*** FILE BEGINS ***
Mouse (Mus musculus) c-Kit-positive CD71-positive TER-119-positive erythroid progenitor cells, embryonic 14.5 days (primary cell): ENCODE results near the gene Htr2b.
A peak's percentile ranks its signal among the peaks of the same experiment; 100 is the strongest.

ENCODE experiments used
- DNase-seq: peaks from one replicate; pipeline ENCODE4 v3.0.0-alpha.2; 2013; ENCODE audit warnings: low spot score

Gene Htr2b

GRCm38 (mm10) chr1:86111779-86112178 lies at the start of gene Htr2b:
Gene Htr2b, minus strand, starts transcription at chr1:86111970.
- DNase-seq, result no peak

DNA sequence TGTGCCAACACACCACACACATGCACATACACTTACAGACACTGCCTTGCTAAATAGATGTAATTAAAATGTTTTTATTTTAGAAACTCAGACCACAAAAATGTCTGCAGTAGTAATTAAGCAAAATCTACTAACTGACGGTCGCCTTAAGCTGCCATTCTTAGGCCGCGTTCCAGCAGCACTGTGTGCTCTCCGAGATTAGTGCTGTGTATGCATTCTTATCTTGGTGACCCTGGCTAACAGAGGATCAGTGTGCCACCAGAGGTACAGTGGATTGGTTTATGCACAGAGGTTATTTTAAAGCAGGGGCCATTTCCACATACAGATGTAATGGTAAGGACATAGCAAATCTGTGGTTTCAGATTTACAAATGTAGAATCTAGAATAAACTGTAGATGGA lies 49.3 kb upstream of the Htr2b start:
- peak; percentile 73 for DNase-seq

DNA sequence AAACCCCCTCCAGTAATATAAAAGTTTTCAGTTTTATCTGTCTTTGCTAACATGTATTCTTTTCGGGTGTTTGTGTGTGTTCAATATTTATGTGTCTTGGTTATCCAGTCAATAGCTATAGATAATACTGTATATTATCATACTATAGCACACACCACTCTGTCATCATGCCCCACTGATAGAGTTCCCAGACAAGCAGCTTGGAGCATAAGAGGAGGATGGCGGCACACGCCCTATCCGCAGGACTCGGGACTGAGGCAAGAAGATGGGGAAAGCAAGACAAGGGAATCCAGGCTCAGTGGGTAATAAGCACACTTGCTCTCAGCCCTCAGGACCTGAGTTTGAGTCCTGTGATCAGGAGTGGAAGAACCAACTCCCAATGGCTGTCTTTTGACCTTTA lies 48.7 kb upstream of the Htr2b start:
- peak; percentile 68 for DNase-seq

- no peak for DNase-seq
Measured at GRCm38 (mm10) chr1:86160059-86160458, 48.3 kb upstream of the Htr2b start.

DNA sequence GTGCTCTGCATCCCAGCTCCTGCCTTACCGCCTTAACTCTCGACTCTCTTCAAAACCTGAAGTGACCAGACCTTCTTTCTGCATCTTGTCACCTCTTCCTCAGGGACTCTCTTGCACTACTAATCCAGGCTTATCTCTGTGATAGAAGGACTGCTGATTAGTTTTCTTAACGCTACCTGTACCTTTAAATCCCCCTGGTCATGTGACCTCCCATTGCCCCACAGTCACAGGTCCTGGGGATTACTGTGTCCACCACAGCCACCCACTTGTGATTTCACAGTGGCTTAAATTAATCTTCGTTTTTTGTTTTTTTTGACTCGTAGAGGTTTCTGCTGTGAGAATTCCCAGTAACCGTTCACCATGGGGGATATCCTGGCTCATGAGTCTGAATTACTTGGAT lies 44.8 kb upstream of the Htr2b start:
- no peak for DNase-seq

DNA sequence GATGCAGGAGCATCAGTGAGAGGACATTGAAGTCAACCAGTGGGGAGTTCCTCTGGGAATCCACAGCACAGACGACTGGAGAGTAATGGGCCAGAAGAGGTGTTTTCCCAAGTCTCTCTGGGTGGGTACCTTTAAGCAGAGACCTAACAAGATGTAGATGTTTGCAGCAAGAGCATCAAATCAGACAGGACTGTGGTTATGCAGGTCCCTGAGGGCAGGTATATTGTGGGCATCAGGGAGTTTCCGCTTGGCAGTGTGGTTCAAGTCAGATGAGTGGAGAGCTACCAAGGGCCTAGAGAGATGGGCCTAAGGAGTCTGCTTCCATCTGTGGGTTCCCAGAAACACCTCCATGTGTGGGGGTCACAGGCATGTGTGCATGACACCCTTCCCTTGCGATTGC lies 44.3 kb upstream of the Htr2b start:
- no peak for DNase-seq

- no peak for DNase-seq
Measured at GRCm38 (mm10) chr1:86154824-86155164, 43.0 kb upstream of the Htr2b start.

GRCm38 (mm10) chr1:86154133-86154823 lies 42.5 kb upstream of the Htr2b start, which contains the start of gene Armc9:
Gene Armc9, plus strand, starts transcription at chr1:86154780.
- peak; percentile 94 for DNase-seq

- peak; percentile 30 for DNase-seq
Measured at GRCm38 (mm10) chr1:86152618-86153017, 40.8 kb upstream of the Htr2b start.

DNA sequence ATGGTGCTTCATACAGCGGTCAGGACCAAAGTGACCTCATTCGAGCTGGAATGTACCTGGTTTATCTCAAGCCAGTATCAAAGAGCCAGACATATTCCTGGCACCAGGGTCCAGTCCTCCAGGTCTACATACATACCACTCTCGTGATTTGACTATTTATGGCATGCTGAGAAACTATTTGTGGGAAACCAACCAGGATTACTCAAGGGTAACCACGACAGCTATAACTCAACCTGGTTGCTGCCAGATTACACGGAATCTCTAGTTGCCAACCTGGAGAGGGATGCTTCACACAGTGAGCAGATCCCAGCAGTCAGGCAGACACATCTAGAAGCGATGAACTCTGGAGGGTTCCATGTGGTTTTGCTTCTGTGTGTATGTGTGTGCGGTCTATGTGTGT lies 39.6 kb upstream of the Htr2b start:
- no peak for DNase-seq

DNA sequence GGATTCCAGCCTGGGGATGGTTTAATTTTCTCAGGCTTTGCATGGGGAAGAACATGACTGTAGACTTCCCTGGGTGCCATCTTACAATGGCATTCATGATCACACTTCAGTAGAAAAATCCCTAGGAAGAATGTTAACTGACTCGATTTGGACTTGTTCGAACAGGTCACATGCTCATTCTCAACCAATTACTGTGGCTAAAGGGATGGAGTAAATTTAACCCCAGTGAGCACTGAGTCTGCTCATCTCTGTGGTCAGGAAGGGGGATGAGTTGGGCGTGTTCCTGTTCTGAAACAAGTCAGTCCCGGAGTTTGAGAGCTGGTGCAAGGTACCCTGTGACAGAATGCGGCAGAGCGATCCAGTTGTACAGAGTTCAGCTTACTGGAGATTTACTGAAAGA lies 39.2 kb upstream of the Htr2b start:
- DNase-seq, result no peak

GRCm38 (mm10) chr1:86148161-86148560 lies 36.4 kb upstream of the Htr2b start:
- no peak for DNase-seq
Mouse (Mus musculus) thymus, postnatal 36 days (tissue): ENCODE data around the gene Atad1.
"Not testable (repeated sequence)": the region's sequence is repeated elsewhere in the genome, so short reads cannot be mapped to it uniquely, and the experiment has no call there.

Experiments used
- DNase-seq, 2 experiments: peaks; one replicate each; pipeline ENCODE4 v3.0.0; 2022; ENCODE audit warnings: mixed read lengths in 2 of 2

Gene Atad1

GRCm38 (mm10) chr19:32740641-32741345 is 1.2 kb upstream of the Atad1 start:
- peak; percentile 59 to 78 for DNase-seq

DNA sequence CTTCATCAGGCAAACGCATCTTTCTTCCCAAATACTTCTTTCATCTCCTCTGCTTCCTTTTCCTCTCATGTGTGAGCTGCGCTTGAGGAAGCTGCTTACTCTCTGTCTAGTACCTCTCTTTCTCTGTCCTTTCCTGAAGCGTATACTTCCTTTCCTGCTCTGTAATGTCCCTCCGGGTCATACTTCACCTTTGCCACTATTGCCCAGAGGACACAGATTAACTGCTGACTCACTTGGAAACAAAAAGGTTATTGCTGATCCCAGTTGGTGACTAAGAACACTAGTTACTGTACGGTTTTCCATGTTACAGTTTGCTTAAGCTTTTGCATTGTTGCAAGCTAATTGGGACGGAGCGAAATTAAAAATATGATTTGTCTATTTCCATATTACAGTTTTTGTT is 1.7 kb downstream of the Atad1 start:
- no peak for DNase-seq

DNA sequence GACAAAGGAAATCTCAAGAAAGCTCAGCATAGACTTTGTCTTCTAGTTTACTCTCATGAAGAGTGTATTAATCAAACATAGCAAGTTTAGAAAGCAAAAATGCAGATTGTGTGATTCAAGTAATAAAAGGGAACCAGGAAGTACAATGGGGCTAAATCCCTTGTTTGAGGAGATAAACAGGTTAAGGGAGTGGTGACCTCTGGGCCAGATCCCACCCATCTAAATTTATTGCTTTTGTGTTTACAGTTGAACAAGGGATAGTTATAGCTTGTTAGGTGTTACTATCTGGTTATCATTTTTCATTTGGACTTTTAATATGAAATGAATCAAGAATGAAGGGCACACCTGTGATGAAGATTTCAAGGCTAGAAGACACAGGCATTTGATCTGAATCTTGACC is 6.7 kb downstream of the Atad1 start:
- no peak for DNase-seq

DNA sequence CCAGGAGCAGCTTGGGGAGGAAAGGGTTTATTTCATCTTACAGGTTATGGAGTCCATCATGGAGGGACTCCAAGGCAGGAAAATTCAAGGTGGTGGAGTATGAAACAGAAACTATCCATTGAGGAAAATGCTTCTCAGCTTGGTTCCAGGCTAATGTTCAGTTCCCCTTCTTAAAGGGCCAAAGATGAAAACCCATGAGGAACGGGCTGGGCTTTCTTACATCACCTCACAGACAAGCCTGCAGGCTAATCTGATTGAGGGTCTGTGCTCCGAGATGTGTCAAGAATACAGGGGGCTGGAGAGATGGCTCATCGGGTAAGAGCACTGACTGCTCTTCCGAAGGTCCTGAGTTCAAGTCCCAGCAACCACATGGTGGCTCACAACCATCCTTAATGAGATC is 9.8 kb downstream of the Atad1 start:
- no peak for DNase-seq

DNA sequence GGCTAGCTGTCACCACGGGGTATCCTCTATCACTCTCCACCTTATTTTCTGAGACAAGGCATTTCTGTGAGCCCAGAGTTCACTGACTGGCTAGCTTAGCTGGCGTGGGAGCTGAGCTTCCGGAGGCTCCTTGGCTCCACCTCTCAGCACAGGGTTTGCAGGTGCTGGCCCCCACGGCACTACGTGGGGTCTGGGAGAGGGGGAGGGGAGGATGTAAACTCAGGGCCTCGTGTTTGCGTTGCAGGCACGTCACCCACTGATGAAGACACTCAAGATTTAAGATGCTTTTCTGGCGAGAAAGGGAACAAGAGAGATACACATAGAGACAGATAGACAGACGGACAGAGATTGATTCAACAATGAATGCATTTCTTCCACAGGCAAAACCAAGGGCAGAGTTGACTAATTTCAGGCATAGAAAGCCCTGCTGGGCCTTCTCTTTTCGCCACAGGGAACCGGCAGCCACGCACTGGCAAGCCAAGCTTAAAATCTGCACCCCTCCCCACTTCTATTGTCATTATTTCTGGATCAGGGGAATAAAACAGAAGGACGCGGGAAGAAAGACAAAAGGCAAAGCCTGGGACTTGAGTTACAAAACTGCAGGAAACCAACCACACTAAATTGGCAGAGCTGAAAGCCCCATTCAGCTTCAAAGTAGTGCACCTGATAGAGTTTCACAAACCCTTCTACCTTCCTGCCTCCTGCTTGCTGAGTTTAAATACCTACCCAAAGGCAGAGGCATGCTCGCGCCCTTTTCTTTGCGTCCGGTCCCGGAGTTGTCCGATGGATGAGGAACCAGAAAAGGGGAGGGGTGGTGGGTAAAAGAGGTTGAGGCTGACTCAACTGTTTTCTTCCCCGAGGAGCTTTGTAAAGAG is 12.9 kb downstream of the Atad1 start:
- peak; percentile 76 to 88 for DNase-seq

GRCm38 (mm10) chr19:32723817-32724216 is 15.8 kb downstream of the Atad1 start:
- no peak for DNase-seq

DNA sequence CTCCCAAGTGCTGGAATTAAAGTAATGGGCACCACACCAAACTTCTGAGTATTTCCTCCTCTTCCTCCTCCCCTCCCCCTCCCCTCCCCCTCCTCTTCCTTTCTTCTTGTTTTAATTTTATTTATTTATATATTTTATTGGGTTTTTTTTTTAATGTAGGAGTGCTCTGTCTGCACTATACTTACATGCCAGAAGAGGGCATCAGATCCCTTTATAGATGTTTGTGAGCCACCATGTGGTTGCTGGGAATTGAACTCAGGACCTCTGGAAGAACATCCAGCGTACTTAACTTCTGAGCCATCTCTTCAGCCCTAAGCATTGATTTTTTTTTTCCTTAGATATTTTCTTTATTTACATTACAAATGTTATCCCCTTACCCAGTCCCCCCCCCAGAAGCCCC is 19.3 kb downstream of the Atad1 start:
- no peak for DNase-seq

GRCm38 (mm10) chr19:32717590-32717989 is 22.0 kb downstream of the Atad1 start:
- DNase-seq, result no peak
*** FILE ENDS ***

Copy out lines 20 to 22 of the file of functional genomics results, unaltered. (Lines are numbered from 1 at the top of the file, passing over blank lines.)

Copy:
Measured at GRCm38 (mm10) chr1:86154824-86155164, 43.0 kb upstream of the Htr2b start.

GRCm38 (mm10) chr1:86154133-86154823 lies 42.5 kb upstream of the Htr2b start, which contains the start of gene Armc9:
Gene Armc9, plus strand, starts transcription at chr1:86154780.